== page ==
Goods locomotive, Romney Hythe & Dymchurch Railway. Loco. Rly Carr. Wagon Rev., 1926, 323, 312-13. diagram (side elevation)
The Bug: 0-4-0T: designed by Henry Greenly and Roland Martens formerly of Krauss & Co.
Opening of the Romney, Hythe and Dymchurch, Ry. Loco. Rly Carr. Wagon Rev., 1927, 33, 253-5. 3 illustrations.
New locomotives, Romney, Hythe & Dymchurch Ry. Loco. Rly Carr. Wagon Rev., 1931, 37, 111-12. 2 illus.
American outline type: No. 9 Doctor Syn and No. 10 Black Prince; supplied by the Yorkshire Engine Co.
Davies, W.J.K. The Romney, Hythe & Dymchurch Railway. Newton Abbot: David & Charles, 1975.
Seems very pedestrian in comparison with Snell's lively study. Nevertheless, it appears to be good on locomotive liveries and on the unfulfilled projects: since covered in greater detail by Ross (below)
Morris, O.J. The World's Smallest Public Railway. Ian Allan.
This is an altogether admirable publication. It is well illustrated and written in a most entertaining manner. Much information is given upon matters with which patrons of the line will not generally be familiar, e.g., the proposed extension to Sandling: Loco. Rly Carr. Wagon Rev., 1947, 53, 46..
Nash, Andy. The nonagenarians - a celebration of the first 90 years of Green Goddess and Northern Chief (1925- 2015). Romney, Hythe & Dymchurch Railway Association Heritage Group, 54pp.
Reviewed in Backtrack, 2016, 30, 318
Ransome-Wallis, P. On railways at home an abroad. London: Batchworth, 1951. 300 pp. + plates. 102 illus., maps.
Pp. 71-3: Observations and actual driving of No. 10 Dr Syn
Ross, Paul. The ghosts of Romney Marsh. Rlys South East, 1987, 1, 41-5.
Reason for abandoning three-cylinder designs was the higher fuel consumption. Proposed, but unfulfilled, designs for extra motive power began with an order placed with H.C.S. Bullock of Farnborough for a Pacific based on the LMS Princess Royal type, but Bullock got into financial difficulties and killed himself. The frames had been cut at New Romney. Holcroft became involved with post-WW2 proposals for a 2-8-2 with Baker valve gear and a 4-8-2-2 with three cylinders and a form of conjugated drive for the inside cylinder, again using Baker gear. Howey was unable to raise the finance either of these interesting proposals yet arranged with Ian Hunter of Glossop to develop super-power in the shape of 4-8-4 and 4-4-4-4 designs. Bulleid was interested in building the former at Ashford.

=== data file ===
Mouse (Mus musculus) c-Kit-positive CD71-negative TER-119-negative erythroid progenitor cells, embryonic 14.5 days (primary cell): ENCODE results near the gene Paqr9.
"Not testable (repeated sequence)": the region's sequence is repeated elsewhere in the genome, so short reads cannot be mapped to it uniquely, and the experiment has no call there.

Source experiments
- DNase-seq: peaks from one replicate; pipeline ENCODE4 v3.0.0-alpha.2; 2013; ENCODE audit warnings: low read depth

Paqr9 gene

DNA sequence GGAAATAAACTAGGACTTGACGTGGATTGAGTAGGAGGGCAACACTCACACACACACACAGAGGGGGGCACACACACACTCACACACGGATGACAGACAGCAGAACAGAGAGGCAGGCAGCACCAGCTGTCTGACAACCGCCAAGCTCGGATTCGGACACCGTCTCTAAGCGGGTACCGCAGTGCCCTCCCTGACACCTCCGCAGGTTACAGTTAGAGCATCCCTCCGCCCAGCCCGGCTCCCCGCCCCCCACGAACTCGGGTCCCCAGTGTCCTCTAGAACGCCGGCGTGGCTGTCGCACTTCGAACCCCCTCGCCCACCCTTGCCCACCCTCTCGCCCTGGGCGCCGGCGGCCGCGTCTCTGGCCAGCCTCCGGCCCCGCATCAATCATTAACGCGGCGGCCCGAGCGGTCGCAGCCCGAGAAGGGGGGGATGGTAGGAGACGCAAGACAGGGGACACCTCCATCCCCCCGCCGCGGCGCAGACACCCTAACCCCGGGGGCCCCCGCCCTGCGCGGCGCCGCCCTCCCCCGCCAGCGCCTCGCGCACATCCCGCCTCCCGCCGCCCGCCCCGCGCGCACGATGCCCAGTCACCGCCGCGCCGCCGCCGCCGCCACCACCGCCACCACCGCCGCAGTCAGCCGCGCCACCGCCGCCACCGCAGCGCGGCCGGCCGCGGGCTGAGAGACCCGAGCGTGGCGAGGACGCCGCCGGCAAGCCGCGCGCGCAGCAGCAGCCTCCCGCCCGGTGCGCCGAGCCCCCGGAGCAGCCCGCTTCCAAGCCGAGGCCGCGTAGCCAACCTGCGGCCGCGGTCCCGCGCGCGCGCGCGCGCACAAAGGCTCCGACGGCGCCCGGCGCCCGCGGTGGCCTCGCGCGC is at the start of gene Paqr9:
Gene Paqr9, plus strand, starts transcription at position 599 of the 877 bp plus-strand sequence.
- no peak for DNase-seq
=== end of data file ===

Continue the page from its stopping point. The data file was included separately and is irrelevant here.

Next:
Snell, J.B. One man's railway: J.E.P. Howey and the Romney, Hythe, & Dymchurch Railway. Newton Abbot: David & Charles, 1983.
Probably Snell's best book as it was written from the inside: he was General Manager of the Railway when the book was published, which was not that long after Howey had died
Rye & Camber Tramway
Opened 13 July 1895: closed 4 September 1939: Two Bagnall 2-4-0Ts: Camber (1461/1895) and Victoria (1511/1895). Col. Stephens railway which linked Rye with its golf course and sandy beach. Peter Harding, whose minimally priced pamphlets defy publishing gravity. Basic information in Middlemass .
Harding, Peter A. The Rye & Camber Tramway. Woking: Author, 1985..
Sand Hutton Light Railway
Sir Robert Walker Sand Hutton Estate (North East of York): built a 15 inch railway, much of the equipment from which went to the Ravenglass & Eskdale Railway. Following WW1 converted this system to 18 inch gauge to serve the estate. Used four Hunslet 0-4-0WT locomotives from WW1 government meat depot at Deptford (WN 1207/1916 and 1289-91/1917. See W.J.K. Davies' Light railways. The Great Western took the venture sufficiently seriously to issue instructions concerning the limitations see J. Crosse in Backtrack, 2008, 22, 277) of the capacity of consignments sent thererto. Extensive article by Household in Locomotive Mag., 1928, 34, 326